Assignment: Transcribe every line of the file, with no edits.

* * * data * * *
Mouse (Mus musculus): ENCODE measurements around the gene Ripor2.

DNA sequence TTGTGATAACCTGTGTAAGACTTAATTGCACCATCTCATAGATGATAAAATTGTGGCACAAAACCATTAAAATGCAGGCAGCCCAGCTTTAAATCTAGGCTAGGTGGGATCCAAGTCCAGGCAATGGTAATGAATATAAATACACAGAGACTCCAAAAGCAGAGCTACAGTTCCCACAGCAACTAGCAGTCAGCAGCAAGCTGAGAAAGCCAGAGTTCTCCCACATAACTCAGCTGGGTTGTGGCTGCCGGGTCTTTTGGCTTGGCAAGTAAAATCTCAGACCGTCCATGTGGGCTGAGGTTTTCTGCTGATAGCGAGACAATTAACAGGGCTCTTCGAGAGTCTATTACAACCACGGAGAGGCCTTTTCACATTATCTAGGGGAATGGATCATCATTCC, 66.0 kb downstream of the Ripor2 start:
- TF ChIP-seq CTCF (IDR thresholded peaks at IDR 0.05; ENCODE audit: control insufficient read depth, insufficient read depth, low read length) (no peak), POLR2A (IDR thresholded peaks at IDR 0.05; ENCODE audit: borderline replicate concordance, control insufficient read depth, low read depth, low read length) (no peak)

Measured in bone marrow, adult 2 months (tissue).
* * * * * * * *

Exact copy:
Mouse (Mus musculus): ENCODE measurements around the gene Ripor2.

DNA sequence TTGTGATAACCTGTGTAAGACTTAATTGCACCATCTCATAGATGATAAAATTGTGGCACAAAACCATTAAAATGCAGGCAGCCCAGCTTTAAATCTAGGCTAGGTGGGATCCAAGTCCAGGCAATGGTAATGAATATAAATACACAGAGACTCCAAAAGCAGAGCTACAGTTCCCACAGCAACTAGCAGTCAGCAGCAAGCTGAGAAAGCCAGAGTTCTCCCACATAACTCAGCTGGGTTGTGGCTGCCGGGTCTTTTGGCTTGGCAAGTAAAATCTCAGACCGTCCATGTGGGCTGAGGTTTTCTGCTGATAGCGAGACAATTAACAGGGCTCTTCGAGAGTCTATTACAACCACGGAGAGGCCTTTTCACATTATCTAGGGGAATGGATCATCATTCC, 66.0 kb downstream of the Ripor2 start:
- TF ChIP-seq CTCF (IDR thresholded peaks at IDR 0.05; ENCODE audit: control insufficient read depth, insufficient read depth, low read length) (no peak), POLR2A (IDR thresholded peaks at IDR 0.05; ENCODE audit: borderline replicate concordance, control insufficient read depth, low read depth, low read length) (no peak)

Measured in bone marrow, adult 2 months (tissue).